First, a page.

Clapton, guitar god on the run

By Alberto D. Prieto

Back then, Clapton was already a god. But only for a select group of weirdoes and the odd groupie. His mission down here on Earth, at least the parts of it in which His Majesty moved, was to spread the word of the purest of blues. And this had instilled in him the most incredible vanity, to the need to go bouncing around from venue to venue, from group to group, preaching the truth of the blues and the ensuing discord if it went away. Eric Clapton always believed that his path was a straight one and that his job was to leave behind him this trail of spontaneous encounters.  

Back then, he had already left his impression that Jeff Beck and Jimmy Page would foster and develop with the Yardbirds and a blues-rock bible in the 'Beano Album' so that John Mayall could always look to it when, decade after decade, his ever-changing line-up needed to get back in the right direction.  

was revered as the guitar god. So said some graffiti on a urine-stained wall behind the Islington railway station, and so he himself proclaimed every night. Walking through the empty London streets after the last gig (be it his or someone else's) and the 'one for the road' shot of whisky at the Marquee, he talked about his insecurities and vanities, his breath pluming out in the cold morning by the Thames. Without a home to lie himself down in, low on self-esteem, proud in his musical refuge, with whose obsessive virtuosity he managed to reproach the world for all his maladjustment.
That's how he was, and most of the time drunk or getting there. 


That's how Clapton was when the day after England lifted the Jules Rimet Cup after the World Cup final at Wembley – the no-goal against Germany, the generational revenge for post-war hardship, the shut it, I invented football and that's all there is to it – that night, with England's head still spinning from its patriotic hangover, Cream made their debut in style at the Windsor Jazz and Blues Festival in front of 15,000 people. It was the summer of 1966 and Clapton, Baker and Bruce were unknowingly the closing act of a bill that included the Who. With just three songs, they sent the crowd wild. After various encores and the odd improvisation, both the audience and the critics concurred that if Clapton was god, Cream were the Holy Trinity.  
Just seven years earlier, Clapton was shocked by the news of Buddy Holly's death. At 14 years of age and in a permanent bad mood, just a few days beforehand, he had seen the singer while watching 'Saturday Night at the London Palladium' on television, with a Fender round his neck, his floating image shining out at him from the television screen. Vacantly wandering around the schoolyard in Ripley, Clapton loved music, a place he could lock himself away in, a private world, away from an absent mother, an unknown father, poor social skills and zero interest in kicking a football around in the wastelands left by the German bombs.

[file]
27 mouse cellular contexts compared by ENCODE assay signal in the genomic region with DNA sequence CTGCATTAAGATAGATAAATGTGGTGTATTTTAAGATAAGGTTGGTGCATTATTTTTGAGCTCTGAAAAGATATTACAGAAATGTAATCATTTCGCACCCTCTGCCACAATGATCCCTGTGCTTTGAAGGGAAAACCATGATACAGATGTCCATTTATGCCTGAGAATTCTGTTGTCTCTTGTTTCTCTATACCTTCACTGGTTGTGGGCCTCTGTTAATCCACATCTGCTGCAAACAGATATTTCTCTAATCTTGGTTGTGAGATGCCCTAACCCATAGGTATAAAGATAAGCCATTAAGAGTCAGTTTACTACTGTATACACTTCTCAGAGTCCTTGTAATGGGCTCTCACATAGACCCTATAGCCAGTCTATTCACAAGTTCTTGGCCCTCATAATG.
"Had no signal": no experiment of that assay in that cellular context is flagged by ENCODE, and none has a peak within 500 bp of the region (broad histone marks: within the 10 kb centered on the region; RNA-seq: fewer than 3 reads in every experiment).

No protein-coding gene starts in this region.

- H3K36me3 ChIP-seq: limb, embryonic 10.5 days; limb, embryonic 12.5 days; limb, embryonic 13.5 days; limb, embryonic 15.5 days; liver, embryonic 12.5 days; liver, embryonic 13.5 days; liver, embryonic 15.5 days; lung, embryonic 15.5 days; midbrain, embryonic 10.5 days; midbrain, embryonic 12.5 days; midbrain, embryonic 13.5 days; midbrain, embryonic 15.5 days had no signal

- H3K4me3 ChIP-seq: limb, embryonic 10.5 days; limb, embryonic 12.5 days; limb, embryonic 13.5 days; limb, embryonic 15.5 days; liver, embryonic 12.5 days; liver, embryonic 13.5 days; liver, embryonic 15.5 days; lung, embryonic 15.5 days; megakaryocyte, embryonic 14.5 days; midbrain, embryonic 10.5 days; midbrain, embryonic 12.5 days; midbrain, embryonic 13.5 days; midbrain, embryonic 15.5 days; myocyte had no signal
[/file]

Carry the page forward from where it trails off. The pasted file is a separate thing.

"That Fender was the future and I wanted to run from my past, that's the way it is", and so Rose and Jack, his grandparents, bought him his first guitar, a humble Hoyer acoustic. He played it to death. With that usual faraway look in his eyes, he played along to any singles he could get his hands on. Over and over. Behind the closed door of his bedroom, pulling at the hard, steel strings whose action was far too high, Eric started learning to feel through the chords he played. Alas, he had nobody else to talk to him.  

The son of an American soldier shipped over to England during the Second World War, Clapton grew up thinking that his adolescent, abandoned and above all mostly absent mother was his older sister, and that who in fact were his grandparents, were his parents. It's not difficult to imagine the effect it had on the nine-year-old when he found out, and how the shocking revelation affected his behaviour.  
His early years with the Hoyer gave him the habit of hitting the strings hard. From there, his nickname "slow hands", for the tardiness with which he would change the broken strings of his cherry red '64 Gibson ES-335 between songs; let them wait if they want to hear good blues. In time it would seem downright madness that Clapton refused to appear in a front-page photo and leave the Yardbirds because of the wayward poppiness of the very song that made them a hit, 'For your love'. It's funny really, that the stratospheric success of someone considered the best guitarist in history was achieved while being so intolerant of the impurities of the passing musical trends.